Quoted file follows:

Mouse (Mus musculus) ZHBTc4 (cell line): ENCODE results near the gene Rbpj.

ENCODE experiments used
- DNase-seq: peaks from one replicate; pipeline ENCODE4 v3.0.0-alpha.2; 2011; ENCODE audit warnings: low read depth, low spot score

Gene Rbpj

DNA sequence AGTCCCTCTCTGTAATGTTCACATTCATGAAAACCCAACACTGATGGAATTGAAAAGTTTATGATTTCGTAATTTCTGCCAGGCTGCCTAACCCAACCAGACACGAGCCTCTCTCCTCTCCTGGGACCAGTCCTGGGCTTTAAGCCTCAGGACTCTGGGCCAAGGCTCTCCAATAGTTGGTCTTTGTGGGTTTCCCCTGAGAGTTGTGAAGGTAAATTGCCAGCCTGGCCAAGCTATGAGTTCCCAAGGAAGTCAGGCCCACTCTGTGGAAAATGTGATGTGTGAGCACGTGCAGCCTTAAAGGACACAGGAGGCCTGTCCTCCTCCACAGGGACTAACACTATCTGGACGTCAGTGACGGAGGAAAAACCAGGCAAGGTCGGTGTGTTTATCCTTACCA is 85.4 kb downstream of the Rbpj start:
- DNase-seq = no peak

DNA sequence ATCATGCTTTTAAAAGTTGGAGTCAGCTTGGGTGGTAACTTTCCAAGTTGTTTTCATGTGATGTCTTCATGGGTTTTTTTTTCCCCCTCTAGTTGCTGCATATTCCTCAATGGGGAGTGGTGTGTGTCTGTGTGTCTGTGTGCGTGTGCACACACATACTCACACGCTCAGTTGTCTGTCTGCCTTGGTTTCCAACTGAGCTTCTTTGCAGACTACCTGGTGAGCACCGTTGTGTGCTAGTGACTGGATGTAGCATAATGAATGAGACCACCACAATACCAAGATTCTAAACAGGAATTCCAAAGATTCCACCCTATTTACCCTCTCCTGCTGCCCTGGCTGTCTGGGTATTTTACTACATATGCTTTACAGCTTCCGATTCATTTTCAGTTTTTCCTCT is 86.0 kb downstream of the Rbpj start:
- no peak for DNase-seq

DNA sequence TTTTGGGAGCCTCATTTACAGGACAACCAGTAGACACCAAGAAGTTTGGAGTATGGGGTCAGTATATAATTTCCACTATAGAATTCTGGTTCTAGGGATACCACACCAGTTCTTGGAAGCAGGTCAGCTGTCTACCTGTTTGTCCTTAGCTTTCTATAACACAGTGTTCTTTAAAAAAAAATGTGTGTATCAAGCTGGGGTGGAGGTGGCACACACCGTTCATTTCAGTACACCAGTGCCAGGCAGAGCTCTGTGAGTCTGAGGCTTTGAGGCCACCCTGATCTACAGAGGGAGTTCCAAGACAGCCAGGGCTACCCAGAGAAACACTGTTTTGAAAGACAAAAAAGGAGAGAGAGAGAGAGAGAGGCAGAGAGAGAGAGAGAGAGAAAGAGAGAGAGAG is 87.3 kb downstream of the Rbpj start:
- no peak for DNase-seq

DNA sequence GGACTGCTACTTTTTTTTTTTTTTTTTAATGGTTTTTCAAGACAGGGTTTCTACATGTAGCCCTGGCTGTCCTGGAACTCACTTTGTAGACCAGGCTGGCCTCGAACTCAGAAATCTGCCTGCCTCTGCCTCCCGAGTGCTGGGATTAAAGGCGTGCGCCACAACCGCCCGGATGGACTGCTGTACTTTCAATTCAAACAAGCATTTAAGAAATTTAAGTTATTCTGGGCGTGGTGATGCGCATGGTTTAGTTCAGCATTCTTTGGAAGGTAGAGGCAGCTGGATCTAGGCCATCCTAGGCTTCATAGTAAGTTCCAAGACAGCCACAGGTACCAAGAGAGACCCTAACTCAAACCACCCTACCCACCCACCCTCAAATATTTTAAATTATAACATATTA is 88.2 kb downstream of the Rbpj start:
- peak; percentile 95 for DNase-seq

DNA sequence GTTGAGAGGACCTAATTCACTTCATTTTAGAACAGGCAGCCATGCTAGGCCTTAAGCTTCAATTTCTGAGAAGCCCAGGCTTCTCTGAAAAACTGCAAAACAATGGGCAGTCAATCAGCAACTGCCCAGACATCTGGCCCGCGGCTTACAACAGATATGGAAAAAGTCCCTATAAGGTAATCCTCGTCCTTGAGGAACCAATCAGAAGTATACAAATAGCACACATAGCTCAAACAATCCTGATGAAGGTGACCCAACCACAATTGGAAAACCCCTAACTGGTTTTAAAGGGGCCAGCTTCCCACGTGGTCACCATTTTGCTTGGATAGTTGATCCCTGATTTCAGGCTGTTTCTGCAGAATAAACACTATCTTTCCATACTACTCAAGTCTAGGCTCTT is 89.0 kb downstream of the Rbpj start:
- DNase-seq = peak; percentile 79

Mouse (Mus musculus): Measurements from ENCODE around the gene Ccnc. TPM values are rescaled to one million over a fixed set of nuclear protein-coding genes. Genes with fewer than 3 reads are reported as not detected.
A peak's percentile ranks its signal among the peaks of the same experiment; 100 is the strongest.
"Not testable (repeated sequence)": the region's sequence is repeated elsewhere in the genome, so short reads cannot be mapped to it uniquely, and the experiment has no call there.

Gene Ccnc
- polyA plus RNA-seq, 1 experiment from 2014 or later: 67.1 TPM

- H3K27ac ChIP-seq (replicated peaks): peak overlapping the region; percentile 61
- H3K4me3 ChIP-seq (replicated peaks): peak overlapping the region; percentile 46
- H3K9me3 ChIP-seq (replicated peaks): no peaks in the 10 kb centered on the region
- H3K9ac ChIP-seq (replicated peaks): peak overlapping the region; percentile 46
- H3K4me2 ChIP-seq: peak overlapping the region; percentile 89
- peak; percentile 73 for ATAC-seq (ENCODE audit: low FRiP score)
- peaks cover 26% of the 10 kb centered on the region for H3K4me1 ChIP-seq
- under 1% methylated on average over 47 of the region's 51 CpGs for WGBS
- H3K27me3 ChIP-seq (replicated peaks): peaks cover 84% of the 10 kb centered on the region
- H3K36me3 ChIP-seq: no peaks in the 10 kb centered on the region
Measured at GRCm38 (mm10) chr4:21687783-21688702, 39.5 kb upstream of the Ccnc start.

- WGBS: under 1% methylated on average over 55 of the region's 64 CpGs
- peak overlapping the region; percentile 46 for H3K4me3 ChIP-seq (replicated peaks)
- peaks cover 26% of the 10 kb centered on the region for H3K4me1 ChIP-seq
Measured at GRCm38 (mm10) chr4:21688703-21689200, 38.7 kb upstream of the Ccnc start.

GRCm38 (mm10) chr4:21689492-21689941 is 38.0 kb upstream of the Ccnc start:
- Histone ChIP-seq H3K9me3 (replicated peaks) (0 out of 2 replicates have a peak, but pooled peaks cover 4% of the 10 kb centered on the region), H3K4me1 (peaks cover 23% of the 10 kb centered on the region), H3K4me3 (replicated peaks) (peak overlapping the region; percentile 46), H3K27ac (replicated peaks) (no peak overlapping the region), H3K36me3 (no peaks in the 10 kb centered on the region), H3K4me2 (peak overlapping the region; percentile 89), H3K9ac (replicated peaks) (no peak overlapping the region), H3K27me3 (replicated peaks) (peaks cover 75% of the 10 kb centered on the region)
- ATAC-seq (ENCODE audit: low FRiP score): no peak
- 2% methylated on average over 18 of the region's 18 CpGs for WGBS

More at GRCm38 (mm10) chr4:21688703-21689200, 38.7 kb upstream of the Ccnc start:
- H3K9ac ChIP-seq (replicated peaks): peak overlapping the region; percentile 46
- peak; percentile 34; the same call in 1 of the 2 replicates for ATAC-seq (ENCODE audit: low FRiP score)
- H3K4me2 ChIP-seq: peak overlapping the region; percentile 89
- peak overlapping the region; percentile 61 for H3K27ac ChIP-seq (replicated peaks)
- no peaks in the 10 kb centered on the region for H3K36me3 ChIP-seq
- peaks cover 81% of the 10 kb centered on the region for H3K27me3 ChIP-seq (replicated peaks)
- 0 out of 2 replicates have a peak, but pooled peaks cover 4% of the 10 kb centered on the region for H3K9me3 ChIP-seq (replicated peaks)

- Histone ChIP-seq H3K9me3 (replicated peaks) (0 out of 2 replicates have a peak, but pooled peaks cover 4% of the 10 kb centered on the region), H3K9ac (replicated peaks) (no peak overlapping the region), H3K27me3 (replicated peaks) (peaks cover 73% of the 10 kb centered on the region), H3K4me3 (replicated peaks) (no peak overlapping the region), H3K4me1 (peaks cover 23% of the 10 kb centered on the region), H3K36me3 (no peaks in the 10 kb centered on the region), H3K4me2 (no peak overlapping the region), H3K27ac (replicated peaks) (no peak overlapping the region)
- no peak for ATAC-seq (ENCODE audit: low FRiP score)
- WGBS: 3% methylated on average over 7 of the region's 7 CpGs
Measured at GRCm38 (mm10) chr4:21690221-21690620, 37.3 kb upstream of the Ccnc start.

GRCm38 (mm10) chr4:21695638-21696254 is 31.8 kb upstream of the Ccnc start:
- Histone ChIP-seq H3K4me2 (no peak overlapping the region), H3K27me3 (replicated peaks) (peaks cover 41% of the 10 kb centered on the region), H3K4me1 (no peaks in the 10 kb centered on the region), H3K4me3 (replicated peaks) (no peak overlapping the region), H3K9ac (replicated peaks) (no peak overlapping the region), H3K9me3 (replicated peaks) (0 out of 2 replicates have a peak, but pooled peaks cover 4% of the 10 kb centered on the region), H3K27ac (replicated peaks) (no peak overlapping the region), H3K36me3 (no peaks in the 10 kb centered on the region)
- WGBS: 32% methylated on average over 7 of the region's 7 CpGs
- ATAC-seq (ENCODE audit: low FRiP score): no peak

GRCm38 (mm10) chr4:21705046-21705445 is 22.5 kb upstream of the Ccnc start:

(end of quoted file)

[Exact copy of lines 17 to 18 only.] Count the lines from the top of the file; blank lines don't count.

"Not testable (repeated sequence)": the region's sequence is repeated elsewhere in the genome, so short reads cannot be mapped to it uniquely, and the experiment has no call there.

Gene Ccnc